Kiwi, Kieran Wright, straight out of Napier, is making it big in Los Angeles by cutting the City of Angels down to size.
He creates meticulous miniature models of famous LA landmarks and sells them to the city’s most famous residents, Hollywood stars, rock gods and goddesses, the A-listers.
Household names like Ringo Starr, Christine Aguilera, Slash and Quentin Tarantino.
The buildings Kieran chooses are not the ones you would expect; burger joints, theatres, music venues and hotdog stands but they celebrate a golden age when the car was king and Los Angeles was the centre of the entertainment world.
A look at San Antonio’s Pig Stand through the years
Rumors have been circulating since last year that the 101-year-old Pig Stand would close, and we learned on Friday, March 11, the Broadway diner is serving is last plate on Sunday, March 12. Owner Mary Ann Hill confirmed the news to MySA, noting she had open heart surgery last year, her doctor said operating the restaurant is causing her too much stress, and she’s doing what is best for her health.
Indigenous statue in Charlemont should go
I’ve been following with interest the fate of the statue outside the Native and Himalayan Views shop on Route 2 in Charlemont. I love kitschy folk art and found it humorous, but in reality a Cigar Store Indian as advertisement is not any more appropriate than a large statue of Aunt Jemima outside a pancake house.
Many people are unaware that their beliefs are manipulated by stereotypical images. But given the right venue (probably not roadside kiosks) items of racial and gender stereotypes can be shocking, informative, and transformative. This is often the case with folk art exhibits. Rather than destroy an example of where we were and should no longer be, perhaps it’s time to re-home the statue to a museum explaining the intent and harm of these stereotypes.
Posts From The Road: Casa Grande Neon Sign Park
Traveling this magnificent country during retirement has kept my camera shutter busier than ever. We love the varied landscapes, outdoor parks, cities, museums and about any other roadside stop of interest you can imagine. One of my favorite photo subjects is “Americana”, which includes many aspects of daily life and culture in times present and past.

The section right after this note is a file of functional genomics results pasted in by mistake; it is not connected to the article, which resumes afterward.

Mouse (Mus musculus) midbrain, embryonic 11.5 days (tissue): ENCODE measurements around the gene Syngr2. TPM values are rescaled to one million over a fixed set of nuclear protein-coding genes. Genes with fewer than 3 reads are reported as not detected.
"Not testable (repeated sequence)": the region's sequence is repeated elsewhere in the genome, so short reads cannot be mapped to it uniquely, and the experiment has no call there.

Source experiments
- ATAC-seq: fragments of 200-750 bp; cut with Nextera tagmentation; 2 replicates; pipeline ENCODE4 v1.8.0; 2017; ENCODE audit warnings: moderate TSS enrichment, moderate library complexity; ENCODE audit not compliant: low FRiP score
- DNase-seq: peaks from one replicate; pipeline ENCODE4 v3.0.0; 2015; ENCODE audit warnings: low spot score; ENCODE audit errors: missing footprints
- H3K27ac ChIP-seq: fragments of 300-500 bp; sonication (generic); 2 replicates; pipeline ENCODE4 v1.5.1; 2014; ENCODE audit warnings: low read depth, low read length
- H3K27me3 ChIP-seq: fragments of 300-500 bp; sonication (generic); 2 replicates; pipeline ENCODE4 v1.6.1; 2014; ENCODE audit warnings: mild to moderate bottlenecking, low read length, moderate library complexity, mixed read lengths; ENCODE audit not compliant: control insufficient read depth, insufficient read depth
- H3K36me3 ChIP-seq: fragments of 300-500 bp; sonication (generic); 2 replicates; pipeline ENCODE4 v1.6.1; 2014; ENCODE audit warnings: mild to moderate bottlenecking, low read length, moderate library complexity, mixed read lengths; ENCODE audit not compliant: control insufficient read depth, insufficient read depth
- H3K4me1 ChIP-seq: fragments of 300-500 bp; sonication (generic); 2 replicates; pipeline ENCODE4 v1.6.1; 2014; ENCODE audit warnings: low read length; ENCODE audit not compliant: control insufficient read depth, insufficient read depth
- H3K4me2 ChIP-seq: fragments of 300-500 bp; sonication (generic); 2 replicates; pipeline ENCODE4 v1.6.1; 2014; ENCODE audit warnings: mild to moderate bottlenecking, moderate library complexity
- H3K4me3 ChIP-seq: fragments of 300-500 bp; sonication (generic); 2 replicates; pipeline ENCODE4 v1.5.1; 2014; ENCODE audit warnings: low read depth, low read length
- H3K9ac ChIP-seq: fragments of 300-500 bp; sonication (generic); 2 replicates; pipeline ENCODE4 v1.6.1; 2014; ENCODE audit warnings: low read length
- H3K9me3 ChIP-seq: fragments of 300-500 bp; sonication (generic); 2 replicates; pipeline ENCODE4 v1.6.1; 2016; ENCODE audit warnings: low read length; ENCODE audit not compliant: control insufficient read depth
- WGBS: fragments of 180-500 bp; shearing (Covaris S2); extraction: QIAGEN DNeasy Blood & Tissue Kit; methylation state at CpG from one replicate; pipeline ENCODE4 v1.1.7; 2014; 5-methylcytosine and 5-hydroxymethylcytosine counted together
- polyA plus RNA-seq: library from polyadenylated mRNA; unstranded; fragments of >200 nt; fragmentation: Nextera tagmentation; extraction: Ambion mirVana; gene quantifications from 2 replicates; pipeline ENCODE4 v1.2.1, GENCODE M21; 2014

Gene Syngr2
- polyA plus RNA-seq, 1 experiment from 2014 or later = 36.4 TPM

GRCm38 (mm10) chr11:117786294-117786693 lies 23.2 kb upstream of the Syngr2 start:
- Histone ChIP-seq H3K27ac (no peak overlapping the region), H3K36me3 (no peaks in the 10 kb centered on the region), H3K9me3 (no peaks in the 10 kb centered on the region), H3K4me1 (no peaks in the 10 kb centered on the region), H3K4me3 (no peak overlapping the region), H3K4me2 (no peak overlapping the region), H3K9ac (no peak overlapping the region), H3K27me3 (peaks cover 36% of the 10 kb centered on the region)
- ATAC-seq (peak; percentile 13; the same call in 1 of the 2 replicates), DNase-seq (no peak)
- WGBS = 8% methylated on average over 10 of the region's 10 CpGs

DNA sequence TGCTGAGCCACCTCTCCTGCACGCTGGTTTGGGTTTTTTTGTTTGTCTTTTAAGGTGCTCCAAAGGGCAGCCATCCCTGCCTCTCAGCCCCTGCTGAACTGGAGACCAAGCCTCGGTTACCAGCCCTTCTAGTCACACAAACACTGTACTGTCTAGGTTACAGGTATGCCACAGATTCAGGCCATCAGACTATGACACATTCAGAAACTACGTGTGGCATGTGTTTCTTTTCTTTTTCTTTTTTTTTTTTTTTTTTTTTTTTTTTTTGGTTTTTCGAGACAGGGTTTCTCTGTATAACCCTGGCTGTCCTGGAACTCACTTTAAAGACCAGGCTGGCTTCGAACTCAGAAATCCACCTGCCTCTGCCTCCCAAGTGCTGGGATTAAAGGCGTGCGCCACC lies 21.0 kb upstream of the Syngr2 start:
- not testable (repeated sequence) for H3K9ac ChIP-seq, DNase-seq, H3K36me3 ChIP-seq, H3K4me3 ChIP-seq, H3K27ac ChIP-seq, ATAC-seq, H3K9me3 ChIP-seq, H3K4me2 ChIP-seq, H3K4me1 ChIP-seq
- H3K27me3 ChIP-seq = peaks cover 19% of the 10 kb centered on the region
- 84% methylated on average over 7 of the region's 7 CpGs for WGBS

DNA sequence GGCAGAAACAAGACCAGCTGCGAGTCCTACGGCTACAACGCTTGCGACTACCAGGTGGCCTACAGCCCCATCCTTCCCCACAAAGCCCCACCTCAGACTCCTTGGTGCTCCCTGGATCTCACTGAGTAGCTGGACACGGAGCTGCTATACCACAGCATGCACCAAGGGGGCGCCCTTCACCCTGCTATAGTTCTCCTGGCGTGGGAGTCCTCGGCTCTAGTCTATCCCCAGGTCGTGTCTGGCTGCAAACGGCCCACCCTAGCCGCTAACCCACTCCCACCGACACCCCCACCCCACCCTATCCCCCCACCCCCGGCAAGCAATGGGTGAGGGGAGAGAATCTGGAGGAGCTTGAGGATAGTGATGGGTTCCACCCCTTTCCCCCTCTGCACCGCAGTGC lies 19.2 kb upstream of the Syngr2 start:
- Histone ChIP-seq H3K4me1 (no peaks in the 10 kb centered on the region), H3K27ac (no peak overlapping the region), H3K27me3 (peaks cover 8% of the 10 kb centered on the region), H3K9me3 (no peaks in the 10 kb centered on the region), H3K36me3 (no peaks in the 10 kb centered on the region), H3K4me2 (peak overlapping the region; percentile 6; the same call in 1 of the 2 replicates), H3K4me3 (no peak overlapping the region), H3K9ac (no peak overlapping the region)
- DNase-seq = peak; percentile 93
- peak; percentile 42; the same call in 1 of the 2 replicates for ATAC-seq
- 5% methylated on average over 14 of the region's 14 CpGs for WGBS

One item of Americana, neon signs, are always a favorite target for the camera. Neon signs were first used in1923 in Los Angeles but really became popular after World War II when Americans began to take family road trips. Neon signs were used to attract travelers to motels, restaurants, businesses and other local attractions along the roadways.
Many businesses became creative and had custom designed neon signs made which reflected their business or attraction. The soft, flickering colors of these signs were truly works of art and were very effective at grabbing the attention of travelers as well as locals.
In the 1960s, highway billboards invited us to “Refresh-Relax-Refuel” at 368 teal-roofed Stuckey’s, including one in Mappsville, on Virginia’s Eastern Shore. With its Texaco gas, pecan log rolls, and kitschy souvenirs like coonskin caps and Mexican jumping beans, Stuckey’s created road trip memories for generations.
Founded in 1937 by W. Sylvester Stuckey, Sr. as a Georgia roadside pecan stand, the brand faltered after the family sold to Pet Milk in the 1970s.
In an attempted buyback, Billy Stuckey, son of the founder, recruited investors and launched DQ Stuckey’s in a string of Dairy Queens. When her father’s move fell flat, Stephanie Stuckey bet her life savings on her family’s ailing chain.